Fate of Alabama House Speaker Put to Jury

     (CN) – Prosecutors and defense attorneys made their final attempts to sway jurors in the ethics trial of Alabama House Speaker Mike Hubbard Friday morning, a case that could end with one of the state’s most powerful men facing decades in prison.
     Jurors were expected to begin their deliberations Friday afternoon.
     Hubbard was indicted in 2014 on 23 counts, including multiple charges that he used his position to solicit investors for his printing business, Craftmaster Printing, and that he funneled money to his businesses while serving as chairman of the Alabama GOP.
     If convicted, Hubbard will automatically be removed from office. Each ethics charge is punishable by up to 20 years in prison.
     Not surprisingly, the defense and prosecution painted very different pictures of Hubbard’s activities on Friday morning, with prosecutor Van Davis claiming Hubbard, a Republican from Auburn, was motivated by greed.
     “It’s all about power and all about greed,” Davis said, repeating a theme he returned to often during the three-week trial in a Lee County courtroom.
     “Mike Hubbard was serving Mike Hubbard,” he said.
     As recently as Thursday, Davis’s colleague, Mike Duffy, had told the jury that Hubbard could have recused himself from the decision-making process to select the party’s printer during a key election cycle in 2010.
     “He didn’t do that,” Duffy said.
     Defense attorney Bill Baxley countered on Friday by pointing out the state GOP had used Craftmaster for its printing services before Hubbard even became chairman in 2007.
     “The evidence is so clear,” Baxley told the jury. “It was done before he was there.”
     Hubbard is also charged with voting on legislation that would have uniquely benefited one of his consulting clients, American Pharmacy Cooperative Inc. The language was later removed from the bill.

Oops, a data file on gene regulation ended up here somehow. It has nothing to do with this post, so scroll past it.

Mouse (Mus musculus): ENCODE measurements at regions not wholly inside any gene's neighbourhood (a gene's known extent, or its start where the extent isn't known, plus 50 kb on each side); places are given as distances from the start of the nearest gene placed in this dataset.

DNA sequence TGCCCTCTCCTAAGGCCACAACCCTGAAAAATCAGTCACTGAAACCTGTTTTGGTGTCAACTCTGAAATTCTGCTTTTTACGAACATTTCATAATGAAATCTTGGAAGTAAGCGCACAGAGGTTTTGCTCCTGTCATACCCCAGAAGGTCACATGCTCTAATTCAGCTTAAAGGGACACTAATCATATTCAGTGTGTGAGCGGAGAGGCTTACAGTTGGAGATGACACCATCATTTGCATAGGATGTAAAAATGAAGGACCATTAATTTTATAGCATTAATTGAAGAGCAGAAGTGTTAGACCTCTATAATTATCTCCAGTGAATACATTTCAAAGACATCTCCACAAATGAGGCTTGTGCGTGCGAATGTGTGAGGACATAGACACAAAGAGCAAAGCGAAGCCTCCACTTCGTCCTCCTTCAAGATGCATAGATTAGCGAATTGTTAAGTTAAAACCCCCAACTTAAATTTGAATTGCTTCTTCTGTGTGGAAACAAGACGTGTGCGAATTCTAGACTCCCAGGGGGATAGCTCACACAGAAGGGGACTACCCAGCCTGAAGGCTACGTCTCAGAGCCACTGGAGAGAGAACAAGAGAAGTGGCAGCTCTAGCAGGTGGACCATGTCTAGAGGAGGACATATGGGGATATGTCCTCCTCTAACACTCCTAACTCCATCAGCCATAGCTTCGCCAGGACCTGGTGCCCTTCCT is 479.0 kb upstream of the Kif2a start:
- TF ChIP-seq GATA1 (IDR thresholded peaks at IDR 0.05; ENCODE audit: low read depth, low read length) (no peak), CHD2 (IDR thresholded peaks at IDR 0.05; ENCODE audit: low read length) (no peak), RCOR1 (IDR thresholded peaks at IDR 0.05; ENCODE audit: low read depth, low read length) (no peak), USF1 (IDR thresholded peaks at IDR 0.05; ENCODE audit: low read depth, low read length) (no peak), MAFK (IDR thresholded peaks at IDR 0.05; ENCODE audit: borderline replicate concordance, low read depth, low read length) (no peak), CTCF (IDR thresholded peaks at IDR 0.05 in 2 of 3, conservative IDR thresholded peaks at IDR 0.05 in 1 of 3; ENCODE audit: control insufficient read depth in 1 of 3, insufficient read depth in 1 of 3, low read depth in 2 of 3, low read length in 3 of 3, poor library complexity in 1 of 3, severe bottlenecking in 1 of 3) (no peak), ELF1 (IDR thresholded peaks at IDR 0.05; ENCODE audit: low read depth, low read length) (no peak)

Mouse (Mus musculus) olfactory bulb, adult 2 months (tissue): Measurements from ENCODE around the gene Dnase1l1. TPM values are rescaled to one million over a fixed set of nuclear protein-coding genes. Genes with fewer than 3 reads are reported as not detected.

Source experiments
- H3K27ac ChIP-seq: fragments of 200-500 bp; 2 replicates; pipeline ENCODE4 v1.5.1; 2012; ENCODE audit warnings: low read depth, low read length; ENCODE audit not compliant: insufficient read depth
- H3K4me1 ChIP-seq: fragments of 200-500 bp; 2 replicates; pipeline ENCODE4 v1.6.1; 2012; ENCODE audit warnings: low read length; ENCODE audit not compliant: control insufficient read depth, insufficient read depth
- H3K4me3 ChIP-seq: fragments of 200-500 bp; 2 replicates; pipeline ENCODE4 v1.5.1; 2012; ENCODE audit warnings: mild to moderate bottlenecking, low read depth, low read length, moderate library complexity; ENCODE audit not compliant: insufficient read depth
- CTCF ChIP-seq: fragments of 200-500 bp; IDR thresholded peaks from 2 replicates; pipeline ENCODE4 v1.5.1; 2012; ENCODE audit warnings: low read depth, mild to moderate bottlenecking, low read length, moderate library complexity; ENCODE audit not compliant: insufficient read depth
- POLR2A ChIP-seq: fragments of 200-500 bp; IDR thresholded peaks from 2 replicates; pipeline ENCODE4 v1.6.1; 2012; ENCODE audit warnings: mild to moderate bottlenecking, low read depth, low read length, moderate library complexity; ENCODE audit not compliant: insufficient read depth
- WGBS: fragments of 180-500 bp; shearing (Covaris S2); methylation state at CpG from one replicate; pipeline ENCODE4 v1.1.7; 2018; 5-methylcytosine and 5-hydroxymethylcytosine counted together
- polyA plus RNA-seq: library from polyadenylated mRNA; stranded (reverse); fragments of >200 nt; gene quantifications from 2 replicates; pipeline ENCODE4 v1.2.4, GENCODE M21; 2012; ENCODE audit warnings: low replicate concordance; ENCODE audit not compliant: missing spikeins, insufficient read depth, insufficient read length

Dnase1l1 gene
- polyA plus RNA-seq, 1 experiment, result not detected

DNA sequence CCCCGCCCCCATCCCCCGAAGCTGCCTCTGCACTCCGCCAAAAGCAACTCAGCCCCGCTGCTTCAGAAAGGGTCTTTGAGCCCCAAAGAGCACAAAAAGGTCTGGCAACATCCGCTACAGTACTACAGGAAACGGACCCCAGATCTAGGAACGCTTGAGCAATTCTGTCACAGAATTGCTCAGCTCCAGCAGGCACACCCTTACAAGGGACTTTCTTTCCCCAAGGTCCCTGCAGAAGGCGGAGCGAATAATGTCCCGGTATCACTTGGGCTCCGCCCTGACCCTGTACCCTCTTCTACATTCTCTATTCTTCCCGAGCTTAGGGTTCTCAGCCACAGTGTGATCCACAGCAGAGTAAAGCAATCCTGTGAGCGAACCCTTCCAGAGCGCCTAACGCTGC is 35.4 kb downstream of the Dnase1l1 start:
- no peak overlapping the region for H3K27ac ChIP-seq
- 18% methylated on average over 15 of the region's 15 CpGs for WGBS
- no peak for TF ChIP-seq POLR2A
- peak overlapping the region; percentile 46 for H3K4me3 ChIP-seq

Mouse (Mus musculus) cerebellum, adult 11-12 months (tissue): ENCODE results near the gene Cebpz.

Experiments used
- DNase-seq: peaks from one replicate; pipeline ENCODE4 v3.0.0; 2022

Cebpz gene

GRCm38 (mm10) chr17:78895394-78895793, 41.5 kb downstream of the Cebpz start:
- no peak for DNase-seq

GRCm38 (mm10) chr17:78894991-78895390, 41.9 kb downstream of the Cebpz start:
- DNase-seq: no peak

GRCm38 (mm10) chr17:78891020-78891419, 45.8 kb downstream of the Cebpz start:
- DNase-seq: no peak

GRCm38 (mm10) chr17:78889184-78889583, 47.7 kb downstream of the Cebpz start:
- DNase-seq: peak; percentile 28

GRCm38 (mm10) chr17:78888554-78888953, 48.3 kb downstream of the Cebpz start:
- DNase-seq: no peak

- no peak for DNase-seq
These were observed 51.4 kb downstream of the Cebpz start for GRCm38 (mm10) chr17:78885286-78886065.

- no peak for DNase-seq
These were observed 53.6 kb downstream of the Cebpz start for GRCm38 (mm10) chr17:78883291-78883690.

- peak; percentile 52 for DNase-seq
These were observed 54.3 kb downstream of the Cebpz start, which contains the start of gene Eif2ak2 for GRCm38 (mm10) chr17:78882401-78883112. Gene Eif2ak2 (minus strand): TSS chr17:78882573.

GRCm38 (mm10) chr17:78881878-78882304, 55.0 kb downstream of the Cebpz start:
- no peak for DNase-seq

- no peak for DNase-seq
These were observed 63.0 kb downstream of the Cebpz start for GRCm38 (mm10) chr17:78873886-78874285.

“This defendant knew or should have known he had a conflict of interest,” Duffy told the jury. “Anything that happened after the vote simply doesn’t matter.”
     Baxley argued on Friday that Hubbard knew the language would be taken out, even as he cast his vote.
     “If the speaker of the house doesn’t vote for the budget, it’s just a bad sign,” Baxley said.
     In a folksy close, Baxley thanked the jurors and mocked the charges.
     “Some of these charges are so ridiculous,” Baxley said. “Don’t leave your common sense behind.”
     As he spoke, Baxley marked through each count of the indictment on a big poster board using a red magic marker.
     Hubbard testified in his own defense for three days this week. Other witnesses testifying in the trial have included former Alabama Gov. Bob Riley, who is now a lobbyist, and current Gov. Robert Bentley.
     Photo caption:
     Alabama House Speaker Mike Hubbard answers questions from Deputy Attorney General Matt Hart during his trial, Thursday, June 9, 2016, in Opelika, Ala. (Todd J. Van Emst/Opelika-Auburn News via AP, Pool)

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